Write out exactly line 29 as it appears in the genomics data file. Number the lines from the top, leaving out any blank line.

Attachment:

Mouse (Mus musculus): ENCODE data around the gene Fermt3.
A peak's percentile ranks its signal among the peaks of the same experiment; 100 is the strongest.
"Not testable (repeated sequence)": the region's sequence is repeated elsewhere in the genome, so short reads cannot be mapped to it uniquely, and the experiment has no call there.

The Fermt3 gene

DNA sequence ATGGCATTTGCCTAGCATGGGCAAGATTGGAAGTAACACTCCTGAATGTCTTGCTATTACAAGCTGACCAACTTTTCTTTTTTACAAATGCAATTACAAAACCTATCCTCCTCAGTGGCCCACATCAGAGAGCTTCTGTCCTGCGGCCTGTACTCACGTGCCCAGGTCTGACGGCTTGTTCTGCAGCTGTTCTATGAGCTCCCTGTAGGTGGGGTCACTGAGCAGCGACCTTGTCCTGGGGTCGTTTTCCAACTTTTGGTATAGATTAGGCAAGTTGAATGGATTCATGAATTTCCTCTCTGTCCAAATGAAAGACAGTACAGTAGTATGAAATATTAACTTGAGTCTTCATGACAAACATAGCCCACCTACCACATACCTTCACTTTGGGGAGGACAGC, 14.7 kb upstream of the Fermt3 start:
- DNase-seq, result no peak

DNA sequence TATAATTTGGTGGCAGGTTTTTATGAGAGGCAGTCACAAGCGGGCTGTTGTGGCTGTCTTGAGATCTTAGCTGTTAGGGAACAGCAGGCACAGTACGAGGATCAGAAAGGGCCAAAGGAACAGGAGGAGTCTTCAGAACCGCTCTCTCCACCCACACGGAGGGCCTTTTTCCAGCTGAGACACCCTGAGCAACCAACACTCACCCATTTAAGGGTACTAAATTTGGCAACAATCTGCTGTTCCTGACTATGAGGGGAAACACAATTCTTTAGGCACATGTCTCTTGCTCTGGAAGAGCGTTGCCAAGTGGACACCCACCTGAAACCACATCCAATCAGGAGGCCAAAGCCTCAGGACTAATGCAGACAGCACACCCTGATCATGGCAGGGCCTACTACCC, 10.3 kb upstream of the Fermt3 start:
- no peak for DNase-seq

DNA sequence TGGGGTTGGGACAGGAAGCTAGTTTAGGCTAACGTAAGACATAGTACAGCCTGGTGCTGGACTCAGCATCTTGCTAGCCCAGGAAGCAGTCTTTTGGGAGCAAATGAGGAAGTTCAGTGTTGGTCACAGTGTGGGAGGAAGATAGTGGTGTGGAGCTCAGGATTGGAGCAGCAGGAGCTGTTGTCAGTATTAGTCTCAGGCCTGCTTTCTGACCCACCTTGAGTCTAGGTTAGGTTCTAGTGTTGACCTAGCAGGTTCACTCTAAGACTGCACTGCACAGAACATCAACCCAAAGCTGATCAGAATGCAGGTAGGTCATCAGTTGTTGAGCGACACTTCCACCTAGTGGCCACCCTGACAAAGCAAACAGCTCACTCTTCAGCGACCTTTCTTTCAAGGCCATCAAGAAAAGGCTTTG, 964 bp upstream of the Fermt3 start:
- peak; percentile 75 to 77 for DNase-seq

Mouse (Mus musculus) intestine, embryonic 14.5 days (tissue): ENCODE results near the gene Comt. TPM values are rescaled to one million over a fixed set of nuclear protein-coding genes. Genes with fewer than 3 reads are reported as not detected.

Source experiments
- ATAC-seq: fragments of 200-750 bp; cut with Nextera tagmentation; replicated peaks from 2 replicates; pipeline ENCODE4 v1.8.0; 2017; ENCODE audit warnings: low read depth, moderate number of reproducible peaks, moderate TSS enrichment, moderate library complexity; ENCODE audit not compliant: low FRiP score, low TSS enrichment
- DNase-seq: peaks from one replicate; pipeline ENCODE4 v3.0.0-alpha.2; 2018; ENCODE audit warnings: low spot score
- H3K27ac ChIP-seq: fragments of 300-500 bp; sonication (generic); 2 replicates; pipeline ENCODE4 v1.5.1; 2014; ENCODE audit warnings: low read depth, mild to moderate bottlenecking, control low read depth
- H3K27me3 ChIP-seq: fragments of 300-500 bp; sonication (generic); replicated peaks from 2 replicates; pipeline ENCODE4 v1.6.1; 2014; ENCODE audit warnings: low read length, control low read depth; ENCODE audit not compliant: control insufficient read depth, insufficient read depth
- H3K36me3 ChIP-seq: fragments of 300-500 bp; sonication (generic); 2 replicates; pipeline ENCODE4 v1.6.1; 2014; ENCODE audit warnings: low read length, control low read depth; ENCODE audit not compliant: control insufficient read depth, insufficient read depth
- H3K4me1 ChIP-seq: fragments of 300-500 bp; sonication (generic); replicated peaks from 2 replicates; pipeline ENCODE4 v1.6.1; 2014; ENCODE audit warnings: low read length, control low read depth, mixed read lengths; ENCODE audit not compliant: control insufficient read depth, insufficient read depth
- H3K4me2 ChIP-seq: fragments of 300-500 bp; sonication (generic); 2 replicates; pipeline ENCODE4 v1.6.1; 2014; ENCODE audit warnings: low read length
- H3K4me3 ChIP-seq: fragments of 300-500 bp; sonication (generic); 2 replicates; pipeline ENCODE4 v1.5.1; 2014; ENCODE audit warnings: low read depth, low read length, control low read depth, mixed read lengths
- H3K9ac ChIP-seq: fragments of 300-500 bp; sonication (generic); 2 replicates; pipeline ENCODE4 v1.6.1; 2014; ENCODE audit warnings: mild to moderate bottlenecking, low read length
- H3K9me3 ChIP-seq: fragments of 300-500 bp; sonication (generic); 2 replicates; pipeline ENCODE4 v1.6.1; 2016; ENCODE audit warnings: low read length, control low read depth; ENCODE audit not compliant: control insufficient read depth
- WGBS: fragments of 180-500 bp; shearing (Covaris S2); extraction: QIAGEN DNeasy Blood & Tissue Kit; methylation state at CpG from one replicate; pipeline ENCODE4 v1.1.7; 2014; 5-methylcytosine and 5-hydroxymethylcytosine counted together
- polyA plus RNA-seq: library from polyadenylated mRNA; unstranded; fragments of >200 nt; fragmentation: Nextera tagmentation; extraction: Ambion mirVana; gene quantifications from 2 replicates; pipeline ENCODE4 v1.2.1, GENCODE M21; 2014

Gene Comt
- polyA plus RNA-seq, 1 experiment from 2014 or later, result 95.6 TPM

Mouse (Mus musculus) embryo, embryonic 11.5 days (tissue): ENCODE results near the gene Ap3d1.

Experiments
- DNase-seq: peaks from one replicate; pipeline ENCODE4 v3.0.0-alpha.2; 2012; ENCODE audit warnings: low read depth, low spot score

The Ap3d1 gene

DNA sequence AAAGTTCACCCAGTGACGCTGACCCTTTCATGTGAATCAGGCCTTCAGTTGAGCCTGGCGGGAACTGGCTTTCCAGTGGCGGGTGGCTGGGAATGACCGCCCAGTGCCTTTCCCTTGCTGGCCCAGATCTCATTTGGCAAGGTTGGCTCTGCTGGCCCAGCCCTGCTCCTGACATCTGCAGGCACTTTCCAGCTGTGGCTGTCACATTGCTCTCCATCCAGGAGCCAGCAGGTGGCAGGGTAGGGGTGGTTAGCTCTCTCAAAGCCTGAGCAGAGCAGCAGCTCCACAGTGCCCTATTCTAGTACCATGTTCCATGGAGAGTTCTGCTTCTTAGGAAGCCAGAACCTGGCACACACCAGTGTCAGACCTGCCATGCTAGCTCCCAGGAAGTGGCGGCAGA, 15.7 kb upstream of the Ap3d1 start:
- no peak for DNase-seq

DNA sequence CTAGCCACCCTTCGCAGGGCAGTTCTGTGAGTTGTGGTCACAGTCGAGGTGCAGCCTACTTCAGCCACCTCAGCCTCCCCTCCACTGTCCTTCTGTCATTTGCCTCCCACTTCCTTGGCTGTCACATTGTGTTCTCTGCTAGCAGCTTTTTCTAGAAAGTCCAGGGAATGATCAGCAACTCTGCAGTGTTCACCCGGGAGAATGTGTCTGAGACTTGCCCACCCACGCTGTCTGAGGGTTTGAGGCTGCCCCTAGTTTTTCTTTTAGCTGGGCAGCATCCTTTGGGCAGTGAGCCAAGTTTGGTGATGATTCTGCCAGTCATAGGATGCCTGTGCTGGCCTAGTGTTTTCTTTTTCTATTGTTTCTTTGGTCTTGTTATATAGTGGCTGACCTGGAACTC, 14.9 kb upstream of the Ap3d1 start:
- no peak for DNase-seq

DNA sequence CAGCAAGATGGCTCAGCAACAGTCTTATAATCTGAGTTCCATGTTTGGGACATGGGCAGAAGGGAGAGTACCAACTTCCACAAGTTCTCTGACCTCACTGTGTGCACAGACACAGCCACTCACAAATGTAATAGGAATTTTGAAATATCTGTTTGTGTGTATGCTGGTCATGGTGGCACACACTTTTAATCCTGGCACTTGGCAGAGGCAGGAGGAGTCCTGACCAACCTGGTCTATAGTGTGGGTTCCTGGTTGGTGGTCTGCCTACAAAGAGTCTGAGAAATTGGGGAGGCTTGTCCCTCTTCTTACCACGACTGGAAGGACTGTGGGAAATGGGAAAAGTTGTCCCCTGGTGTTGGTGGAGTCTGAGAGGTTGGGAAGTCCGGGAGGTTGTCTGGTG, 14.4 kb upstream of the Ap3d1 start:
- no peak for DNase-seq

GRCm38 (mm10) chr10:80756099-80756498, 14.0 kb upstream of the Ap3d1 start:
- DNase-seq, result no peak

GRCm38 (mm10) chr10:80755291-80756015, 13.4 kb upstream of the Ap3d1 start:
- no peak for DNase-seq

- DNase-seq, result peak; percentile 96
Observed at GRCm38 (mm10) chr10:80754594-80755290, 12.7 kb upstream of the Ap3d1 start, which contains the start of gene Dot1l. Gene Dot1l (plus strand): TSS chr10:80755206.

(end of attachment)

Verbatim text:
- DNase-seq: peaks from one replicate; pipeline ENCODE4 v3.0.0-alpha.2; 2012; ENCODE audit warnings: low read depth, low spot score